Robots Able To Pick Peppers, Test Soil & Prune Plants Aim To Replace Farm Workers

Tony Gosling tony at
Tue Aug 26 00:37:49 BST 2014

Robots Able To Pick Peppers, Test Soil, And Prune 
Plants Aim To Replace Farm Workers

Written By: 
Dorrier  =  Posted: 07/14/14 8:00 AM

At the turn of the last century, nearly half of 
the American workforce was dedicated to 
agriculture. Industrial inventions like the steel 
plow had made farming easier, but it was still 
grueling labor performed by men, women, and work animals.

The invention of the combustion engine changed 
all that. The mechanization of farm labor drove 
massive productivity gains, and today, 
agricultural workers make up just over 2% of the workforce.

Now, another revolution is underway­the outright 
automation of farming. Farm robots are 
increasingly capable of autonomously performing 
complex tasks including plowing, plant and soil 
surveillance, and even the harvesting of fruit and vegetables.

Thanks to a combination of cheap sensors and 
computer vision, machines are capable of more 
freely navigating and performing other complex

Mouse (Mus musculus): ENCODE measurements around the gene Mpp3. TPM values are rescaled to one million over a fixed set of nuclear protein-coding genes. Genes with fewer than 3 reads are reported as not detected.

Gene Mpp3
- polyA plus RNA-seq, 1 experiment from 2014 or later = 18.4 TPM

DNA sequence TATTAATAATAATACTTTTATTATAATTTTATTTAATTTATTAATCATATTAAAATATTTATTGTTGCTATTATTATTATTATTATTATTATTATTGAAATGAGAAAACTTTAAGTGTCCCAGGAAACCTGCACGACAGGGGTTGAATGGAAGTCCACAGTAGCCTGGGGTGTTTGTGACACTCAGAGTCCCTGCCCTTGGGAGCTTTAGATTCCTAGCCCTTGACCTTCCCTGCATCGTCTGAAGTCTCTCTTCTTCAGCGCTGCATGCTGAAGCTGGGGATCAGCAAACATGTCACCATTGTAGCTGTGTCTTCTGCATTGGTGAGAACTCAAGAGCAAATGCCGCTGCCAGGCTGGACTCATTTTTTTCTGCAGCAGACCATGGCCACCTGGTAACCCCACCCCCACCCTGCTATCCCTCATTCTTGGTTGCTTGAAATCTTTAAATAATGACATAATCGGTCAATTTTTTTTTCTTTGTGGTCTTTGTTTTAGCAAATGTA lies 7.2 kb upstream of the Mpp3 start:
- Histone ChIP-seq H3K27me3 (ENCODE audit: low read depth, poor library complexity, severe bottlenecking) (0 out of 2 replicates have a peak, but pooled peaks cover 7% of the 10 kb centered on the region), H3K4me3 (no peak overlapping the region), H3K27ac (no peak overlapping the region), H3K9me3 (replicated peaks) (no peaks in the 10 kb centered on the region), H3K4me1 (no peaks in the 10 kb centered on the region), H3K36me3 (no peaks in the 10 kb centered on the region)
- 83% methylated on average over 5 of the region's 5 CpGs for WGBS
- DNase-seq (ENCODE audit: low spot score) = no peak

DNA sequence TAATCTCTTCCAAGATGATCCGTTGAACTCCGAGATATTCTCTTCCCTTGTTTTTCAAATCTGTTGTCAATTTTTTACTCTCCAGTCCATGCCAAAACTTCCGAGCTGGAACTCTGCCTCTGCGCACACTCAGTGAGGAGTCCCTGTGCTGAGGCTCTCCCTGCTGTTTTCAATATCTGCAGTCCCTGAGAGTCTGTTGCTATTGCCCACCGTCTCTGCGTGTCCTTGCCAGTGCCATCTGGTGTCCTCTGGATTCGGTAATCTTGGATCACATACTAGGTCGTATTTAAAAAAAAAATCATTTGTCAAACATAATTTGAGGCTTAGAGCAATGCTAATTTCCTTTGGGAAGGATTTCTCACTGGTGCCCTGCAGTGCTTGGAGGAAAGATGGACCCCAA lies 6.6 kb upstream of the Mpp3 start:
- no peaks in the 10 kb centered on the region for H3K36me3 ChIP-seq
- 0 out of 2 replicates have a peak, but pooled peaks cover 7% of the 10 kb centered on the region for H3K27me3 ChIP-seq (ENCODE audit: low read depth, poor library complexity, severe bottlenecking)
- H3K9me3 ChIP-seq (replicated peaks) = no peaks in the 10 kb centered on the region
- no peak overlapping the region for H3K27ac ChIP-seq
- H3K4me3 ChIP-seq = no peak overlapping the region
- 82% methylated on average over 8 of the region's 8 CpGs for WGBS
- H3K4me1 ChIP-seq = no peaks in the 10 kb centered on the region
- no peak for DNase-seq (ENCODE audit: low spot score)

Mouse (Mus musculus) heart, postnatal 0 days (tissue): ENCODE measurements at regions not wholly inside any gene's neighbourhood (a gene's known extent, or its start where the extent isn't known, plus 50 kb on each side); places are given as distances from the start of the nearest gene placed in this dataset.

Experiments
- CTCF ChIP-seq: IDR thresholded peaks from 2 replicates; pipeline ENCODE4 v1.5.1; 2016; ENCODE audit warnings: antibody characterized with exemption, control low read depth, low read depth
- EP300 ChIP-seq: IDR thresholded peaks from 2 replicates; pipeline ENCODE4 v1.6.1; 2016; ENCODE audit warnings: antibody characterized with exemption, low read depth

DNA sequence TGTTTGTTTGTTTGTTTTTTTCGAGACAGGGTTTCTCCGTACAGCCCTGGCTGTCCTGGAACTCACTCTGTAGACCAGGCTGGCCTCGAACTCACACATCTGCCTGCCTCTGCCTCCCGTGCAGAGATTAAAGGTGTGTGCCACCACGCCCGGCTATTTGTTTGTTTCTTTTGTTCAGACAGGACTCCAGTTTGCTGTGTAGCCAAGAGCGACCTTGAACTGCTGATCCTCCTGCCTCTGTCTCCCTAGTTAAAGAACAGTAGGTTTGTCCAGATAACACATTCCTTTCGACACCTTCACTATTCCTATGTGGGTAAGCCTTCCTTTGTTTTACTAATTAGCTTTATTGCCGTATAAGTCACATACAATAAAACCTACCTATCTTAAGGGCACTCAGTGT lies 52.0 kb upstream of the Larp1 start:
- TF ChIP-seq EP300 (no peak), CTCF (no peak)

tasks. The tech uses a combination of infrared 
sensors and stereoscopic cameras to drive 
robots in hospitals and allow 
industrial bots to recognize, differentiate, and 
pick irregular shapes like haphazardly stacked 
boxes. (Computer vision is also behind 
Project Tango 3D-seeing smartphone and tablet.)

Clearly, these skills are also useful on the farm 
where many jobs have historically been beyond the 
average robot. Picking an apple, for example, 
requires visually examining an object that varies 
in shape and may be hidden in a chaotic canopy of 
leaves. Is it ripe? Workers must check for color and size.

Whereas in the past, robots were ill-suited for 
such work­that is less the case now. Computer 
vision, for example, is at the heart of the 
robotic pepper picker.
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